number 1011) was previously used in a Florida radio station. Sam Phillips used the monaural console to the end of 1959 at the old Sun studio at 706 Union Avenue.
of the recordings at Sun were literally made with five microphones, which included a RCA 77-DX, Shure 55-S, RCA 44-BX and an Altec Lancing pencil mic (more likely a 21B ''coke bottle''). The RCA 44-BX microphone and 77-DX (introduced in 1954) Poly-directional
microphones are high-fidelity microphones of the ribbon type that are specially designed for broadcast studio use.
The Shure 55-S has all but become synonymous and easily identifiable as ''the Elvis mic''. Most of these microphones at the time were bought in abundance for the military and could be
picked up used as surplus very cheaply.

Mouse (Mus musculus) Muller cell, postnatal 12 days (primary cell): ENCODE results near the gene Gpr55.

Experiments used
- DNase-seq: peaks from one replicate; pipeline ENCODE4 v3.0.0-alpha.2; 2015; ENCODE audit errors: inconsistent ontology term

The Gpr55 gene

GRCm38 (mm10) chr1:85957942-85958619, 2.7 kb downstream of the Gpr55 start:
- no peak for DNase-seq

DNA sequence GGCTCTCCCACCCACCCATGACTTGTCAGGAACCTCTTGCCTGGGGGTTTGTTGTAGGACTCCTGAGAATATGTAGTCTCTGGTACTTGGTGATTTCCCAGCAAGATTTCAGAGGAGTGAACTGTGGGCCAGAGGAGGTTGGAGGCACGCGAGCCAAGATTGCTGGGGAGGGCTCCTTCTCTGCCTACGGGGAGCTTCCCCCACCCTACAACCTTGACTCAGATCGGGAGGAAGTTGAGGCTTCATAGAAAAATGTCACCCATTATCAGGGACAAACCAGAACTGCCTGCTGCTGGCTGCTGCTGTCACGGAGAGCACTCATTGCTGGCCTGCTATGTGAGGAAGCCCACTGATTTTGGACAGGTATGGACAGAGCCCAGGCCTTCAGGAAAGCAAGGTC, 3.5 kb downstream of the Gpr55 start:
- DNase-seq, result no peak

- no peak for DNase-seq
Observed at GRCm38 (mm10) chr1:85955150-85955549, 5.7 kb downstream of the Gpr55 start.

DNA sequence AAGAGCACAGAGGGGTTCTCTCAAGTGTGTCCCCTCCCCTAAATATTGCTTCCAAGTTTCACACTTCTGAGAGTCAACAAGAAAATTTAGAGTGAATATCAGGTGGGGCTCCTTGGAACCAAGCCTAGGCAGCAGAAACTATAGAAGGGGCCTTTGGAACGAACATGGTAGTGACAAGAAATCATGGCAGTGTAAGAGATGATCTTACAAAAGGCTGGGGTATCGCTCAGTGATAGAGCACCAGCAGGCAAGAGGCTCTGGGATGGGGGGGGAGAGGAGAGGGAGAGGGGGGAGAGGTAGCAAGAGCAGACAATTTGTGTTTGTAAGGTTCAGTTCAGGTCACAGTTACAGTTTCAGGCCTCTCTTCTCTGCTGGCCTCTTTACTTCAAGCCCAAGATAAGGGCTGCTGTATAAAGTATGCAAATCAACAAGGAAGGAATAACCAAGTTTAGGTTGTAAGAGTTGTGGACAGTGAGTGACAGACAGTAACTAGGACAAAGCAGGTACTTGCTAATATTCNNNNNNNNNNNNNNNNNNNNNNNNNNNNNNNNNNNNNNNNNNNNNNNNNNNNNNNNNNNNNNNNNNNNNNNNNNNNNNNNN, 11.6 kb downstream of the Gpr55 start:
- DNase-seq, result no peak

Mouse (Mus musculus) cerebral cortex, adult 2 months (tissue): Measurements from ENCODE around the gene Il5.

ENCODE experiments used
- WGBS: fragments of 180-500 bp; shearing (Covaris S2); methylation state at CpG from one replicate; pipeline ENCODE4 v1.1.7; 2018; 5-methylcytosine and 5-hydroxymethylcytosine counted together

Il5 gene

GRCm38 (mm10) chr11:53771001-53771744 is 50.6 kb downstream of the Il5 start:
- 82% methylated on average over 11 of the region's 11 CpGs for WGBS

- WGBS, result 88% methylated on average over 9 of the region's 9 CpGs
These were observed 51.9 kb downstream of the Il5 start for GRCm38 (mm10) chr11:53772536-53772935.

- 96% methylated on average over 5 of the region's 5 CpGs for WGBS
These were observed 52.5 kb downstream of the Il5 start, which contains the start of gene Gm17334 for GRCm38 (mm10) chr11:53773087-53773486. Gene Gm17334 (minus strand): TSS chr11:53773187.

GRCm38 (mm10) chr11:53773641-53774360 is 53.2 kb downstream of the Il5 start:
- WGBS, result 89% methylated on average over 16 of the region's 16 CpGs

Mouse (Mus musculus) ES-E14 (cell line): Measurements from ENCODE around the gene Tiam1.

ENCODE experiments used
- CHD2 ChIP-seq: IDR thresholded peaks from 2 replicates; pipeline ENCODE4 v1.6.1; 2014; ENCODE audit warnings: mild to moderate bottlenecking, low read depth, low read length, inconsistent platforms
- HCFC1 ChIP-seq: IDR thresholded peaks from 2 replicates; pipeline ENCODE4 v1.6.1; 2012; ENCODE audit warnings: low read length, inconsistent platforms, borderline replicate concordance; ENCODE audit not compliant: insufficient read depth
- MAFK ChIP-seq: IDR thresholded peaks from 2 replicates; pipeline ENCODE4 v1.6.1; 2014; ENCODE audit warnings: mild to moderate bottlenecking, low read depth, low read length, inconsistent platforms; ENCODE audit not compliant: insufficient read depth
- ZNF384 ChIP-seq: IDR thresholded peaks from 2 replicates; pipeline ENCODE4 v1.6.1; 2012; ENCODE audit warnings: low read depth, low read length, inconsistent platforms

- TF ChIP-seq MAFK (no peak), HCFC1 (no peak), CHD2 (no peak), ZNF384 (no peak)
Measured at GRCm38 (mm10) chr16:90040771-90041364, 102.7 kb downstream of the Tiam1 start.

Sam Phillips worked
with how each different vocalist would work the microphone. Some he'd have directly in front, maybe six inches back, others he would have work across the mic. Sam never used EQ (equalization), which is adjustment of frequency response to obtain a desired quality
of sound, until they got the mastering stage. He had a homemade compressor that he made in case something got out of hand but he had very little limiting and compression. Compression is used to control or smooth the volume peaks of an input signal to deliver
a more even signal while a limiter reduces the volume or gain of a signal to prevent overload. Though he did his own mastering early on he eventually would have Bill Putman and his wife at Universal Recording in Chicago do most of the acetate mastering. He
felt that the one deep-cutting head on the Presto lathe that he had just wasn't adequate to get the level that he needed.
© - 706 UNION AVENUE SESSIONS - ©